CYCLE OF CONFERENCES
The Laboratorio de Robótica Cognitiva of the Universidad Autónoma del Estado de Morelos, celebrates its 10th Anniversaty with a cycle of conferences about Artificial Intelligence and Cognitive Sciences.
Consult the entire program at: www.roboticacognitiva.mx/programa
21-22 February 2019
Auditorio del CIDC-UAEM
Universidad Autónoma del Estado de Morelos
Av. Universidad 1001. Col. Chamilpa
Cuernavaca, Morelos. C. P. 62209– M E X I C O
Contact & More Information
Body of Knowledge: Art and Embodied Cognition 27-29 June 2019, hosted by Deakin University – Melbourne, Australia
BoK2019 will continue to pursue the goals initiated at BoK2016, organized and directed by Simon Penny, bringing together interdisciplinary researcher- practitioners including cognitive scientists, neuroscientists, philosophers of mind, physiologists, psychologists, anthropologists, computer scientists, artists and designers to explore a range of emerging theories of cognition including enactive approaches, embodied and social cognition. The aim of BoK2019 is to foster conversations that increase the potential for knowledge transfer and celebrate diverse forms of embodied expertise. Therefore, the conference thematics will be expanded to emphasize cultures of practice and communities of practitioners that offer perspectives on inclusion, diversity/neurodiversity and disability. To this end, BoK2019 will foreground social cognition, enabling the productive tensions between neuroscience and enactive theories of cognition to be drawn out for analysis. (more…)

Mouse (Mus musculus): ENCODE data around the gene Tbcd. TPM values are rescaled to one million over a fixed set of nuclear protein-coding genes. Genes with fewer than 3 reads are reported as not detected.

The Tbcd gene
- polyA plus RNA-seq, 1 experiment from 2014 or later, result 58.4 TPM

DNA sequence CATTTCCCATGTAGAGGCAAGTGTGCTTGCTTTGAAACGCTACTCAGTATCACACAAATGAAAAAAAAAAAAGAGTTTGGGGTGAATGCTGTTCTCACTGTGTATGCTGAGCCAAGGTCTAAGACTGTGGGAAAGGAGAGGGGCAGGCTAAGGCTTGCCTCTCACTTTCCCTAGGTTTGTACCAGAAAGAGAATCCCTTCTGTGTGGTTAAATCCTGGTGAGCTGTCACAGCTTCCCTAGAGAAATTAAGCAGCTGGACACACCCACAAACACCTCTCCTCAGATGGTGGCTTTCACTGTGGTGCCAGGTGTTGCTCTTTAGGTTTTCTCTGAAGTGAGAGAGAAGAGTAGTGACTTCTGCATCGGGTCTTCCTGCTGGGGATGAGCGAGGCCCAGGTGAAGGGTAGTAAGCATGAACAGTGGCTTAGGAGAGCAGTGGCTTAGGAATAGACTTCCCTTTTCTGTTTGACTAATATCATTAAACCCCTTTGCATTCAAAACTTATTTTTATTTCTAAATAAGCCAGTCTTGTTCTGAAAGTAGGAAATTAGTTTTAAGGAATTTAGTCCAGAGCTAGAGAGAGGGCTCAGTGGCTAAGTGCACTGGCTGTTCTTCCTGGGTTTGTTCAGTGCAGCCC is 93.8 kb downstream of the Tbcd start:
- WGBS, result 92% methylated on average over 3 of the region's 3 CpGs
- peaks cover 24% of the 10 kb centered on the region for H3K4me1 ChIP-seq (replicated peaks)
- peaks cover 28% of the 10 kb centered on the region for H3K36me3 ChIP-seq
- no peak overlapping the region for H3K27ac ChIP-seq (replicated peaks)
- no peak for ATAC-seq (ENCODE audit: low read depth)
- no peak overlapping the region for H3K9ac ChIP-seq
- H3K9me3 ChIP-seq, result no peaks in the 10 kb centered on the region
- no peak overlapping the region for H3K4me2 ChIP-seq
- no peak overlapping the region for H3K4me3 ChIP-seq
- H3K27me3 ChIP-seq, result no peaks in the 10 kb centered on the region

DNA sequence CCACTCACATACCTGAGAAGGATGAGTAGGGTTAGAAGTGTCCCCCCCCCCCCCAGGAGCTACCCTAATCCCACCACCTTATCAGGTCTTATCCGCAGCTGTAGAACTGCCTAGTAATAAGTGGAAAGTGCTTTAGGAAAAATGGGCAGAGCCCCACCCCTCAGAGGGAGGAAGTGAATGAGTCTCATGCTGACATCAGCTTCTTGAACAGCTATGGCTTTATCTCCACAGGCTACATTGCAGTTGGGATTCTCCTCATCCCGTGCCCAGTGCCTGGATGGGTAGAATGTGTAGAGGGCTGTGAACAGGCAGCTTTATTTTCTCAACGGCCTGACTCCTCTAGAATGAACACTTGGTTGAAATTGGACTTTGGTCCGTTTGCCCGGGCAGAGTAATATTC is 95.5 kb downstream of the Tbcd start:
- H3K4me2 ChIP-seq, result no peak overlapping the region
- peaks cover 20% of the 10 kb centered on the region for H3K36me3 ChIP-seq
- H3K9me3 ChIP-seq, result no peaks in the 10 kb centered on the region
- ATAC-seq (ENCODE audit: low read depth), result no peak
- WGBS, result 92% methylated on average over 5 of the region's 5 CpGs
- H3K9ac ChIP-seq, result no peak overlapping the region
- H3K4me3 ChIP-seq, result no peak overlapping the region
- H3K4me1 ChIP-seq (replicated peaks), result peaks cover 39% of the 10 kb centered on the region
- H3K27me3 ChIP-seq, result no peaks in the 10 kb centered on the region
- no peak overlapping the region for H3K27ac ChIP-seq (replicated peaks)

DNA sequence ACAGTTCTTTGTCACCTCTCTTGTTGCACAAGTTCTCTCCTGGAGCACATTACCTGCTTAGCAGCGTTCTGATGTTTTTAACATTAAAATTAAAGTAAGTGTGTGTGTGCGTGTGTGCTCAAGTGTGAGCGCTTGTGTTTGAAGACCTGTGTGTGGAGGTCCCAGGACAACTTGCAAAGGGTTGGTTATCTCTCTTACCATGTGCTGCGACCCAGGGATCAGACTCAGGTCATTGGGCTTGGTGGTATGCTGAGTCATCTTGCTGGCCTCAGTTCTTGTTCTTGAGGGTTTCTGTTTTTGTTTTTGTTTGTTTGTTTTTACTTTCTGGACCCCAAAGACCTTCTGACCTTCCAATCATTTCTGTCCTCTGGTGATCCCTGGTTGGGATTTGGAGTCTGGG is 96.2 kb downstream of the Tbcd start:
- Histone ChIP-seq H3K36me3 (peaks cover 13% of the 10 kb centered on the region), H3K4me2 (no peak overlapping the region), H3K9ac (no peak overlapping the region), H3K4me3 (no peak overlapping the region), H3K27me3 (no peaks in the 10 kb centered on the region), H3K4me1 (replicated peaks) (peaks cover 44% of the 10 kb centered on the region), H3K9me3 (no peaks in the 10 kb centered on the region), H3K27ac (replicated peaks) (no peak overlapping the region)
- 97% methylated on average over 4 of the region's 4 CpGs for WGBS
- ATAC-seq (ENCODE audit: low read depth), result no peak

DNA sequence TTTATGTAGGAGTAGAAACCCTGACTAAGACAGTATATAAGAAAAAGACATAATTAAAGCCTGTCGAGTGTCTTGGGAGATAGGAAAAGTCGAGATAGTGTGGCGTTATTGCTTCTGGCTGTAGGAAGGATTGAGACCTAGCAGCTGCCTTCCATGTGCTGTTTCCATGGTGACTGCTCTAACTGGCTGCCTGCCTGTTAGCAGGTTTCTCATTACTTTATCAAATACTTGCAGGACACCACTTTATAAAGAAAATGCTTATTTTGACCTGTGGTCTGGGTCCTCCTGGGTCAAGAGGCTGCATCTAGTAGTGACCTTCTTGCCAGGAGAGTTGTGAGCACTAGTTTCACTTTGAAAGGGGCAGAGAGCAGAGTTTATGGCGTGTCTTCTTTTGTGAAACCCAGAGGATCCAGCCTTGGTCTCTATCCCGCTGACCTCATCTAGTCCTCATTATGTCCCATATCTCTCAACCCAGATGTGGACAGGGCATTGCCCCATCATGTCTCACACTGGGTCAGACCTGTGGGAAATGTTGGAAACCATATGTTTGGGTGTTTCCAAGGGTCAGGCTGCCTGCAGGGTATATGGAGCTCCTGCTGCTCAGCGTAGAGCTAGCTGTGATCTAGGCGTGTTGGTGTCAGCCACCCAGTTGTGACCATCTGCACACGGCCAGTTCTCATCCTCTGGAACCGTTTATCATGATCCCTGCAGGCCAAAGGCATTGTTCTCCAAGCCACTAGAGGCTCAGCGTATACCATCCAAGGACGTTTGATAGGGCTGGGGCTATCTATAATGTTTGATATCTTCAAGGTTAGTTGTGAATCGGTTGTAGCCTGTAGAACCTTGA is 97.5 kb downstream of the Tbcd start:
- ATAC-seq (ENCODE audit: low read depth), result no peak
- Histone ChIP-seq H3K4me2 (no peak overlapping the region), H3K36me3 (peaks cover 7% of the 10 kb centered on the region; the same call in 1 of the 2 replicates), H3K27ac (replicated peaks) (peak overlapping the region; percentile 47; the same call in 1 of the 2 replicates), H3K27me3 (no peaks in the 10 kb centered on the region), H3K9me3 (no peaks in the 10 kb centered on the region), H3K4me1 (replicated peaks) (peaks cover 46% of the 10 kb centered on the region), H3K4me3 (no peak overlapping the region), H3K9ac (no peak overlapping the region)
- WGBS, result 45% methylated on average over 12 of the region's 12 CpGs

Naturally Evolving Minds: Transformation and Continuity
University of Wollongong
Dec. 13, 2018, 7 p.m. UTC // Dec. 13, 2018, 1 p.m. in America/Mexico_City
According to Enactivism, cognition is enactive, embodied and embedded: an interactional engagement with-in the world on the part of situated agents. Enactivism rejects the idea that basic forms of cognition involve representing worldly objects and facts. Radical Enactivism (REC) in its turn, denies that cognition must always and everywhere involve content, but concedes that sometimes cognition is content-involving. Thus, REC is committed to providing a story about the progression from basic forms of cognition to content-involving ones and an account of the relationship between them. In this talk, I examine two important challenges that REC faces. First, the “continuity problem” (Menary 2015, Clowes and Mendonça 2015), i.e. whether REC is committed to a “saltationist view” in describing the progression from non-human forms of cognition to human specific ones, a view that is incompatible with evolutionary continuity. Second, the “transformation challenge” (Kern & Moll 2017), i.e. the charge that content-involving forms of cognition are transformative and thus transform the nature of basic forms of cognition penetrating them with content, leaving no room for basic non-contentful forms of cognition for transformed minds.